Families may sue over ‘Satan abuse’ claim

First an ad for the coffee maker the editors of Religion News Blog use both at home and at work. Read the reviews, and find out why coffee connoisseurs LOVE brewing coffee with the ...

The parents of four children involved in unfounded “satanic abuse” allegations 14 years ago are planning legal action against the council that snatched the youngsters from them.

More than 20 children aged between three and 12 were kept in care, while lurid allegations that they were being ritually abused by a ring of devil worshippers were investigated.

Sensational claims emerged of satanic rituals including sacrificing babies in cemeteries, children being locked in cages and being drugged by occult followers, and the slaughtering of animals.

Then 18 months later, a judge ruled that there was no evidence to back up the bizarre claims and branded social services staff “amateurs” – but it was a full eight years before the last of the care orders was lifted.

Now the original family whose four children were the first to be taken away and were in care for seven years, have retained one of Manchester’s top legal firms to sue Rochdale council.

It is not known why they have decided to sue after all these years over the scars left by the affair, but their solicitor has indicated that they are considering not only a corporate case, but also going after named individuals.

The family was the first to get involved after teachers became concerned about claims by a six-year-old boy.

Teachers and then social workers acted quickly and the boy’s two brothers and sister were snatched from their schools.

The eldest at the time was a girl of 11, who was taken by social workers from school with her three younger brothers, who had been collected from other schools and from a nursery to be whisked away for a medical examination.

The four children, now aged between 17 and 24, say they can’t forget their ordeal. The eldest daughter, now 24, said: “It was a terrible ordeal, they were looking for signs of sexual abuse. We didn’t know what was going on and were frightened, especially because our parents were kept from us.

“We were under a lot of pressure from the council workers who kept insisting that they were bad parents and made us agree.

“They shoved us in foster homes and for nine months we were not allowed to see our parents. It was a nightmare. All I wanted to do was to go home and be with my family.”

Returned

Two months after the four children were taken into care, the police, Rochdale council social workers and NSPCC officials raided eight homes on the Langley estate in Middleton on June 14, 1990.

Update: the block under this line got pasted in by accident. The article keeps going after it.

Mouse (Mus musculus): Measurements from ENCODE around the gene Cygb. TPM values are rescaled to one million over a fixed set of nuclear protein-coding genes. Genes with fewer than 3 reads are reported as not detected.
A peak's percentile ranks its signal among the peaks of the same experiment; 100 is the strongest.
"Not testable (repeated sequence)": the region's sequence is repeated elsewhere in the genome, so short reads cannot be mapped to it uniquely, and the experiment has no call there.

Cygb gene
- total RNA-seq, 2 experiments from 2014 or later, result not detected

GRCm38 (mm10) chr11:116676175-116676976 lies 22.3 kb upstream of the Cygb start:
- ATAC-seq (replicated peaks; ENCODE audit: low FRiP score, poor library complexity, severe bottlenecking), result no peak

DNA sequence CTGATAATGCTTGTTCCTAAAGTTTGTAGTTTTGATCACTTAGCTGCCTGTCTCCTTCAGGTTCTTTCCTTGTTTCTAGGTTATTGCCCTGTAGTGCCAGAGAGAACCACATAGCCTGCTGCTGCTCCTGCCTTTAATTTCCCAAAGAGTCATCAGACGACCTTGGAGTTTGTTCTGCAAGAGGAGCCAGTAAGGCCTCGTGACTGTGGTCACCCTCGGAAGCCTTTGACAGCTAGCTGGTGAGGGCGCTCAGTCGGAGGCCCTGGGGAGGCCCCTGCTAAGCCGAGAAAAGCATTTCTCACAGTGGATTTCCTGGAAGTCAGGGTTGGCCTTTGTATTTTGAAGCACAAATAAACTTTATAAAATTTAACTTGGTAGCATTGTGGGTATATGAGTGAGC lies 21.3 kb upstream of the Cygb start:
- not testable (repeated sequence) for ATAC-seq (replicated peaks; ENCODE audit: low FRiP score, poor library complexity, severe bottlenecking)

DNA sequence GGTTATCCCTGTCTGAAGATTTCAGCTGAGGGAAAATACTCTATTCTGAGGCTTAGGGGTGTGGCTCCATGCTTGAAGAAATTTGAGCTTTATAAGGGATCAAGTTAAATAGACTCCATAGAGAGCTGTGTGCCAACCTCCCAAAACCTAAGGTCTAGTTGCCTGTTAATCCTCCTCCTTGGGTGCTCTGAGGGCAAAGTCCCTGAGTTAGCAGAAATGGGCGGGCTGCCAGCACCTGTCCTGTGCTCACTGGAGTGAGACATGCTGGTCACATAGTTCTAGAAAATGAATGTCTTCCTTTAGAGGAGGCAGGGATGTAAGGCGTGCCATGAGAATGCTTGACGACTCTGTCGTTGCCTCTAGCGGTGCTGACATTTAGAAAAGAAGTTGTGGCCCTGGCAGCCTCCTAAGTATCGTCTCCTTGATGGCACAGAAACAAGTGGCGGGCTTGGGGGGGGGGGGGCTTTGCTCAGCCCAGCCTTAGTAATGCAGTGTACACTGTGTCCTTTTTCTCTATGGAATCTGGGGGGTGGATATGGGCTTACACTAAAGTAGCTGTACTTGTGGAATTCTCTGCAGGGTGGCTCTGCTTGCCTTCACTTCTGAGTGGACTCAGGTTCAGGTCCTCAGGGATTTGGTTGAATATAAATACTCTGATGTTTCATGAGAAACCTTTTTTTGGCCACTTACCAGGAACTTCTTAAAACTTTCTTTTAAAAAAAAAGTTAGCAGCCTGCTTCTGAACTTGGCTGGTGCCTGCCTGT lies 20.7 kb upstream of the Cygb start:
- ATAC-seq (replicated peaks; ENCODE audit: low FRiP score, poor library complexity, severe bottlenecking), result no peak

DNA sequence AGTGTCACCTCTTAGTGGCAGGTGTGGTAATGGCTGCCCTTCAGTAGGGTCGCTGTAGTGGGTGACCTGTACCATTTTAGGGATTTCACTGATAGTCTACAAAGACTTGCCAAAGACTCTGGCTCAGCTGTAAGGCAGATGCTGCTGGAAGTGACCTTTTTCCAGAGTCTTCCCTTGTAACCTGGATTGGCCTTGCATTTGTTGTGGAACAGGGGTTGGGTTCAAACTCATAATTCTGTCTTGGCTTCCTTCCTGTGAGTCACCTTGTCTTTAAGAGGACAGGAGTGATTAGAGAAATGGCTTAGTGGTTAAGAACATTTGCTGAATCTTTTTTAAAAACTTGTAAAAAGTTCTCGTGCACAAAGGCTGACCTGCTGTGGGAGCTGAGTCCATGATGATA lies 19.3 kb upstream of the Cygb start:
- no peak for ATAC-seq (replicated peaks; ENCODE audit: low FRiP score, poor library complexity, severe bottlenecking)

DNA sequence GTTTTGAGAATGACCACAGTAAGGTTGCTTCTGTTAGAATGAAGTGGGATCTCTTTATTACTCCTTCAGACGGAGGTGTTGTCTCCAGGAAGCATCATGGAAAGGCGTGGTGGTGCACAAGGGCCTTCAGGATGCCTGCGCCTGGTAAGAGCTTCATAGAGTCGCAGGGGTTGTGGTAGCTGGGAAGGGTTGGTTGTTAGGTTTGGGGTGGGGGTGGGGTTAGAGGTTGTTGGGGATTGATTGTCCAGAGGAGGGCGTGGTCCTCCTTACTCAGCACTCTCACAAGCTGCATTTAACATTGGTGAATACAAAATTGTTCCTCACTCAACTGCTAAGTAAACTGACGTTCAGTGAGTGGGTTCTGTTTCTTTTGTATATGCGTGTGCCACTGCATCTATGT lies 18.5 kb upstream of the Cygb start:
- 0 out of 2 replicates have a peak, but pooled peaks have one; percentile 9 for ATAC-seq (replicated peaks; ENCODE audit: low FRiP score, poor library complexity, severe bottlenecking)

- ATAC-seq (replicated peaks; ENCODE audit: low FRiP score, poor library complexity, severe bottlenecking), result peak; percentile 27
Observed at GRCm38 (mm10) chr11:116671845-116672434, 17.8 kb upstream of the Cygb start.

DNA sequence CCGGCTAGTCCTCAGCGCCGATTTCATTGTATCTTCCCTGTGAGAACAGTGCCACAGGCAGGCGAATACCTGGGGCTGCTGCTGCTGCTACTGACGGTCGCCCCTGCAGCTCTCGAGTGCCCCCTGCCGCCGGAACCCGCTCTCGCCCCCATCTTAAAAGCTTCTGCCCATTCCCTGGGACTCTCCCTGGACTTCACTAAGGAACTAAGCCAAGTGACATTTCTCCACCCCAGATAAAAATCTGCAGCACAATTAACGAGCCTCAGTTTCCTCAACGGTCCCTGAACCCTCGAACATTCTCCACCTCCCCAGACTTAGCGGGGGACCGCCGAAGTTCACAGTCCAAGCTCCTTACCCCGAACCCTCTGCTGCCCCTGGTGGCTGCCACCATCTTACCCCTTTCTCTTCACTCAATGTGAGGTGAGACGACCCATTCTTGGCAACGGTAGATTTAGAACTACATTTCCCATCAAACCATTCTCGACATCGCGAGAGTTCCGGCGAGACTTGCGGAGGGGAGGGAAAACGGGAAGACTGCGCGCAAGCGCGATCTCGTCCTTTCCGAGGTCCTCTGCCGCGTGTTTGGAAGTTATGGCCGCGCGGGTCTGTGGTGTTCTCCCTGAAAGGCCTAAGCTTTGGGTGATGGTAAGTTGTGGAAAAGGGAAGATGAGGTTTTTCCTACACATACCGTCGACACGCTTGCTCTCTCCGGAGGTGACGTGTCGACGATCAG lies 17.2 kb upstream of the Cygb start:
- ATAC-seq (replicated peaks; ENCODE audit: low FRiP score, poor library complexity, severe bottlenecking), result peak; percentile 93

A total of 17 children were taken kicking, screaming and crying from their beds and separated from their parents in dawn raids on the estate.

This was quickly followed by a High Court hearing, at which the children were made wards of court and the council took them into care, putting them in children’s homes before finding them foster parents.

But when the judge ruled 18 months later that all the children were to be returned to their parents, the original four were kept in care.

The eldest daughter eventually ran away from the home she’d been placed in at the age of 16 when she fled to her parents.

But it was another year before her brothers were released from care after a long campaign.

Her father, who now wants and apology and an explanation, said: “We have all been through a nightmare and it won’t end until someone at the council admits they got it wrong and says sorry.”

Steve Titcombe, head of child care for Rochdale council, said: “We acknowledge the families’ right to seek legal advice . . . and the council will respond accordingly.”

Solicitor Richard Scorer, from Pannone and Partners, said today: “We are considering our legal options, which may include pursuing the local authority and, possibly, individuals.”

We appreciate your support

One way in which you can support us — at no additional cost to you — is by shopping at Amazon.com.

AFFILIATE LINKS

Our website includes affiliate links, which means we get a small commission — at no additional cost to you — for each qualifying purpose. For instance, as an Amazon Associate Religion News Blog earns from qualifying purchases. That is one reason why we can provide this service free of charge.

Source

(Listed if other than Religion News Blog)
Manchester Evening News, UK
Mar. 4, 2004
Rebecca Camber and Andrew Nott
www.manchesteronline.co.uk

More About This Subject

This post was last updated: Monday, November 30, -0001 at 12:00 AM, Central European Time (CET)